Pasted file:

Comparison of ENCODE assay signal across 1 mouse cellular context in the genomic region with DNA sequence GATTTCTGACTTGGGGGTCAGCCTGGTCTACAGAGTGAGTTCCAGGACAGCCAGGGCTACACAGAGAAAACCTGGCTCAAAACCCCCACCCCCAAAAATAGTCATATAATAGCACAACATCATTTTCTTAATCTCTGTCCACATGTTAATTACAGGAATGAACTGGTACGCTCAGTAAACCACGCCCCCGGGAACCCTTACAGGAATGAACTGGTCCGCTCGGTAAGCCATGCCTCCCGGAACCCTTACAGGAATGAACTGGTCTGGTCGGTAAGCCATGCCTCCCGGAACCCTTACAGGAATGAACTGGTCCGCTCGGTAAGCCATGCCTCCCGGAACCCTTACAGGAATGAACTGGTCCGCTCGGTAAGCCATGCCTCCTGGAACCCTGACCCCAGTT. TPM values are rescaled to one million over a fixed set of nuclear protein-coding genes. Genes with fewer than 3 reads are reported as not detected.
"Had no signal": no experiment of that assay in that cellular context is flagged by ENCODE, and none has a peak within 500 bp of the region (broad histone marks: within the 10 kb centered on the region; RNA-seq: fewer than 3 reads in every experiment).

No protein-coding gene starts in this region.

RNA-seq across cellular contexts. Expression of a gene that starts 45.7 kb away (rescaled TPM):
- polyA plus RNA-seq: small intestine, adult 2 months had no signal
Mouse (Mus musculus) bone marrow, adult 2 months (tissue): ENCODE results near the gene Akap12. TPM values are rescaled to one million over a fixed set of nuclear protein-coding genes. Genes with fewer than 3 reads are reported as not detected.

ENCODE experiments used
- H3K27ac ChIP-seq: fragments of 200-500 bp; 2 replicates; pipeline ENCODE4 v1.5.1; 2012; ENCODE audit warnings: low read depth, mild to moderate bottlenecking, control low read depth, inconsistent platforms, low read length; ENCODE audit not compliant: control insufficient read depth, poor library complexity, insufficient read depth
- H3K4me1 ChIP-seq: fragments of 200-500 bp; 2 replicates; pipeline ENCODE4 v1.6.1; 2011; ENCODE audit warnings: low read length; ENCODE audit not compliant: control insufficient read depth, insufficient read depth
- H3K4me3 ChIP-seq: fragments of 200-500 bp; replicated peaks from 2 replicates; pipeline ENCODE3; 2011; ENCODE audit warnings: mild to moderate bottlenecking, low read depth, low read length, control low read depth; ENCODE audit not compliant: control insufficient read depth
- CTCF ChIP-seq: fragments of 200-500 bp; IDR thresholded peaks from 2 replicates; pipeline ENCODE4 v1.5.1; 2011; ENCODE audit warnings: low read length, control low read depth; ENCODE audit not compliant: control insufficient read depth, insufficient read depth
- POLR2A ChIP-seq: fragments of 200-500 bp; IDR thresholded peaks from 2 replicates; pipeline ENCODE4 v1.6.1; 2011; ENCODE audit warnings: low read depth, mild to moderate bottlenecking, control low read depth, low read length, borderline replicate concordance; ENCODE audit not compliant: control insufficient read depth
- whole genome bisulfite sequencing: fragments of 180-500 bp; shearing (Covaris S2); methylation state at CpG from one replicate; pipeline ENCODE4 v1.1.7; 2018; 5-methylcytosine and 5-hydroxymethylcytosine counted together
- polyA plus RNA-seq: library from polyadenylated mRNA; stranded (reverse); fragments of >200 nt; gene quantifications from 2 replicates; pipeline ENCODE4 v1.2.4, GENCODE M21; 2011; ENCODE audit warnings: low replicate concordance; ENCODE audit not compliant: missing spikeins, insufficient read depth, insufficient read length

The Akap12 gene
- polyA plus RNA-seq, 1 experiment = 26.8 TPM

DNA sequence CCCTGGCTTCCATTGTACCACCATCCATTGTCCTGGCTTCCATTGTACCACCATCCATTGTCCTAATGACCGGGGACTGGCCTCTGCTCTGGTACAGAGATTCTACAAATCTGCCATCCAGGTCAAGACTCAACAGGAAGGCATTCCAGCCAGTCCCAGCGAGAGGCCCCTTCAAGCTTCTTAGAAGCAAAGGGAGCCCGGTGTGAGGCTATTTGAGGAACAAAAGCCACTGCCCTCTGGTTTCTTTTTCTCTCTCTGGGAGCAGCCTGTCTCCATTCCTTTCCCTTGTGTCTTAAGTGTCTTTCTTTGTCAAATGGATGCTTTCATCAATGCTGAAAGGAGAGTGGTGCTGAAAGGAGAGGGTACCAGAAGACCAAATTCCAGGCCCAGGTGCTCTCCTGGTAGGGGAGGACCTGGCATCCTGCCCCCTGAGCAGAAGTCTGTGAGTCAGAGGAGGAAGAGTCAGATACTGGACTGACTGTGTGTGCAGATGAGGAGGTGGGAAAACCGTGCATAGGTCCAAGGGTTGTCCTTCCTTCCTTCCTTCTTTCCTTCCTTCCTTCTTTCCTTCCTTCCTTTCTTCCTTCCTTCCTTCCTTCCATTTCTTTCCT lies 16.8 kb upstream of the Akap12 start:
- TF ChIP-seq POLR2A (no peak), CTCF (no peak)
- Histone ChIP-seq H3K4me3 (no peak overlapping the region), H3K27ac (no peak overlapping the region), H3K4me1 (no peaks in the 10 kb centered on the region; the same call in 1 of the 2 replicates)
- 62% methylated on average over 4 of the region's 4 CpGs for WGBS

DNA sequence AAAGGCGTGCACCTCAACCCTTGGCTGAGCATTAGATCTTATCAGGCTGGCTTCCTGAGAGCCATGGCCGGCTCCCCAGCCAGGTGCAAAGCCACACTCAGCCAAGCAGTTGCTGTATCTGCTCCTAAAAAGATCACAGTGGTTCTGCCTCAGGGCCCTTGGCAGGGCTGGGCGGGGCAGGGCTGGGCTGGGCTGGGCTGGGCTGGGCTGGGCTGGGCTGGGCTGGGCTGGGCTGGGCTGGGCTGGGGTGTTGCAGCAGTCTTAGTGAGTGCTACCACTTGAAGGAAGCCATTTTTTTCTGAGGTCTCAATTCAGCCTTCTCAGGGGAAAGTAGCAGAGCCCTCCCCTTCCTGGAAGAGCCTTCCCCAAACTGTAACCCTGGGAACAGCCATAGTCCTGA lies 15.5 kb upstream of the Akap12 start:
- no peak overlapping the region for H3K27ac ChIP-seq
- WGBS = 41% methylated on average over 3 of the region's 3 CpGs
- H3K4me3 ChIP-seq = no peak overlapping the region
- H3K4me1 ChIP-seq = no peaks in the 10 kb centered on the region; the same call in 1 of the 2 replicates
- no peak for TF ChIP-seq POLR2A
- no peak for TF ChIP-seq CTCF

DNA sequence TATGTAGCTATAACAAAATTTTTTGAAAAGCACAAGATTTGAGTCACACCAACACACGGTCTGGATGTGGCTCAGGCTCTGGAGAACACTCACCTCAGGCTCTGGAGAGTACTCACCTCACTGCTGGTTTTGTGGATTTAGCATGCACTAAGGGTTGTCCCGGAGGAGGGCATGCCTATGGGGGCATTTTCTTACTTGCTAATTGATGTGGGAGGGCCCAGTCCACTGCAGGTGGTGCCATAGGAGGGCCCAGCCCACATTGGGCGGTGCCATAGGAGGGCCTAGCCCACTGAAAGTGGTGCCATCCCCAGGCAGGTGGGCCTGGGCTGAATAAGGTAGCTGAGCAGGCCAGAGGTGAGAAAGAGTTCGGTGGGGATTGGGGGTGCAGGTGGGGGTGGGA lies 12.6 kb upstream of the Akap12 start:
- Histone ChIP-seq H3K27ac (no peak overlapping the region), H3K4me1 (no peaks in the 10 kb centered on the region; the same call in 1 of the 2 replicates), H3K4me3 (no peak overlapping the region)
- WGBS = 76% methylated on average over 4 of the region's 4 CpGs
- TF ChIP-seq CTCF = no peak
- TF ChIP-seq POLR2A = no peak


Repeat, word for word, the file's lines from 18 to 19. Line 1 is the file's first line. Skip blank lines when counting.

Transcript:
- TF ChIP-seq POLR2A (no peak), CTCF (no peak)
- Histone ChIP-seq H3K4me3 (no peak overlapping the region), H3K27ac (no peak overlapping the region), H3K4me1 (no peaks in the 10 kb centered on the region; the same call in 1 of the 2 replicates)